Amid the footballs and Frisbees and flags flying over the soccer field at the National Sports Center in Blaine; among the young families sitting on blankets, the older couples comfortably ensconced in canvas lawn chairs, the people of all ages decked out in revolutionary-era garb, Ron Paul and anti-war T-shirts, and red, white and blue in a cacophony of fashion statements, a bald head bobbed along the lengthy beer line snaking along what is normally a soccer field sideline.
John Cunningham, looking every bit the 52-year-old Republican (alternate) delegate he is in a gray suit and conservative tie, passed out his campaign literature at the Ron Paul Nation Celebration on Monday night. While rock and country singers entertained the assembly (estimated by stadium personnel at between 3,000 and 5,000), Cunningham worked the crowd, making the case why he should be the congressman from the 7th District in Massachusetts.
“I’ve been to Ron Paul rallies around the country, and I’ve gotten donations and even recruited volunteers,” said Cunningham explaining why a Massachusetts candidate would be campaigning a thousand miles from home. ” ‘Liberty Republicans’ support the idea of freedom and candidates that support Dr. Paul’s philosophy wherever they are running,” he said. “Today, you can set up a phone bank anywhere.”
Cunningham, who says he grew up in a conservative family and became a self-described libertarian at age 15 when he first read Ayn Rand, has worked for and donated “thousands of dollars” to the Libertarian Party. In 1980 he ran for Congress has a “Big L” Libertarian. He got his 3 percent of the vote. But Ron Paul’s entry in the presidential race as a Republican re-energized him to make another run for Congress.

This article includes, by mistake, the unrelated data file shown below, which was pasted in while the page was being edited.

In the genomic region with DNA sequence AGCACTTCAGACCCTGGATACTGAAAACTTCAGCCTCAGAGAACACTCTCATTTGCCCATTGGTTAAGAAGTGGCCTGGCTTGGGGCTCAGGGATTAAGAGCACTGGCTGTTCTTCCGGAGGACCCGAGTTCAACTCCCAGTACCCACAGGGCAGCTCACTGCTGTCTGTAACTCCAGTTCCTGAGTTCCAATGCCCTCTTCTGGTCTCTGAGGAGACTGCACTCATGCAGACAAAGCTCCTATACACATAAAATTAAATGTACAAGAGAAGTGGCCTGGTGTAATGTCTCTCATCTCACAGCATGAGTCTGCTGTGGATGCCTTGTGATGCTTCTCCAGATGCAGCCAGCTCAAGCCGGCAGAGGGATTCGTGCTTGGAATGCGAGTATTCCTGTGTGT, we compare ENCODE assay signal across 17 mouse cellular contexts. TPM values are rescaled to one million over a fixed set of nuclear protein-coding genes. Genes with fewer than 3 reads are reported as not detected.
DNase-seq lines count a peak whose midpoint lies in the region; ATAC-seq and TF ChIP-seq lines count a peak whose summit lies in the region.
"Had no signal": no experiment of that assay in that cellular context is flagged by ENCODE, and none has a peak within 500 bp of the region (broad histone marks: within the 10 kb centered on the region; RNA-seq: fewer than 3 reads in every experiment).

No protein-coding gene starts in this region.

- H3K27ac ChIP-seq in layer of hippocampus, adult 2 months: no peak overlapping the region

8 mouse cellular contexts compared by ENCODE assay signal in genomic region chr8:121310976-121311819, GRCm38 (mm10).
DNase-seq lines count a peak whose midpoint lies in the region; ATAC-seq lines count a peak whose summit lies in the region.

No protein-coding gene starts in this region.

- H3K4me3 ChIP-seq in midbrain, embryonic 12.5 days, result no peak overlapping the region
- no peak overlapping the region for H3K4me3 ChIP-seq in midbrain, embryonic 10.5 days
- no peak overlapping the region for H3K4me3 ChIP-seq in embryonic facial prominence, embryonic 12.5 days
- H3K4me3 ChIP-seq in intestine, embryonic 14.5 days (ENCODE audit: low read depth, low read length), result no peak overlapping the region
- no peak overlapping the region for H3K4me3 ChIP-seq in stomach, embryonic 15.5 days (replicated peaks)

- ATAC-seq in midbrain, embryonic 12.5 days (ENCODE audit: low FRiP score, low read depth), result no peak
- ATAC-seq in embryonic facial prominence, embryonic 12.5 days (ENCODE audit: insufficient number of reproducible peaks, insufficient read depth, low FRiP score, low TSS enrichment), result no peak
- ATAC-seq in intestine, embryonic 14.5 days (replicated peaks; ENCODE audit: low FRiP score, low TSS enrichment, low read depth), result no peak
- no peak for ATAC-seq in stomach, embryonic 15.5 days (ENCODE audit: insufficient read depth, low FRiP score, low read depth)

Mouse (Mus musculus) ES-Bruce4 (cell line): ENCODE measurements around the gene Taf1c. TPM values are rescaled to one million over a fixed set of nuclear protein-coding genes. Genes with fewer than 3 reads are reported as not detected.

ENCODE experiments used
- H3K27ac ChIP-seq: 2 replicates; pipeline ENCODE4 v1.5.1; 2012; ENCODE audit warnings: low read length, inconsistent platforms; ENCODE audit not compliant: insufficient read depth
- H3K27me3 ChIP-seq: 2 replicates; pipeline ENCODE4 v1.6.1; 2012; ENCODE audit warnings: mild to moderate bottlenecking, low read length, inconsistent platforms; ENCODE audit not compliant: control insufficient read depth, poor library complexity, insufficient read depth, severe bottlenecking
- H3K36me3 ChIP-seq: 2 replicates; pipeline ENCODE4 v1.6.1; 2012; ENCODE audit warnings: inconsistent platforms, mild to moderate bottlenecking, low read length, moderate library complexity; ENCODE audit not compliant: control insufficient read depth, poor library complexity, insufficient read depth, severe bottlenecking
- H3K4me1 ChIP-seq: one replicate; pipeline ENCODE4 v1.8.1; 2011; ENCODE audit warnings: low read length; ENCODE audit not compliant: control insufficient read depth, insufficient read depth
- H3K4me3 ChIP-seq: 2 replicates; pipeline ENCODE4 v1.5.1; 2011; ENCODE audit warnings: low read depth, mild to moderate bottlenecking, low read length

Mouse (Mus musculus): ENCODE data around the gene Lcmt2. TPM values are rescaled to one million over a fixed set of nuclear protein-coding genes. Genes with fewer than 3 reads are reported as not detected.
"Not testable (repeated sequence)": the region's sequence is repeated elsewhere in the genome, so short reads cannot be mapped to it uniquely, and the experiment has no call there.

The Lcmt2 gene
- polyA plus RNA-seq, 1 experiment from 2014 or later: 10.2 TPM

The liberty message
“As a Ron Paul Republican, I have a chance,” said Cunningham, laughing. “It is liberal Massachusetts,” he said, “so maybe not much of a chance, but a chance.” And he noted that when he takes his campaign literature into a blue-collar bar in Democratic areas of his district and talks about following the Constitution, stopping government meddling in the affairs of other nations and bringing the troops home, keeping the government out of our private lives, stopping government from raiding the Social Security system and retuning America to sound money and reducing the national debt, his message is well-received.
“The man on the street responds to the liberty message,” he said. “After hearing my pitch, people ask if I’m a Democrat or a Republican,” he said. So why is he a Republican?
“It goes to fiscal issues,” Cunningham says. “Fiscal conservatism is a pre-existing condition in the Republican Party, even when it’s ignored, that isn’t even part of the thinking of the Democratic Party. The Republican Party has been taken over by social conservatives with a different agenda, but fiscal conservatism is still a core Republican principle.”
Cunningham is typical of many self-described libertarians who are finding a new political home in the GOP without mortgaging their libertarian principles.
“Ron Paul has energized a lot people and brought them into the Republican Party,” said Cunningham, “But it is the ground work laid by libertarians over the past 40 years that made the Ron Paul revolution possible. A year ago, a lot of the people here would have identified themselves as ‘libertarians.’ Today they say they are ‘Ron Paul Republicans.’ I say I’m a ‘Ron Paul Republican’ — but it’s always a Ron Paul Republican.”
“We’re out to change the Republican Party,” said Cunningham, “to bring it back to what it used to be — the party of individual freedom that follows the Constitution.” Cunningham knows that won’t be an easy task, but at least, as he said, there’s a chance.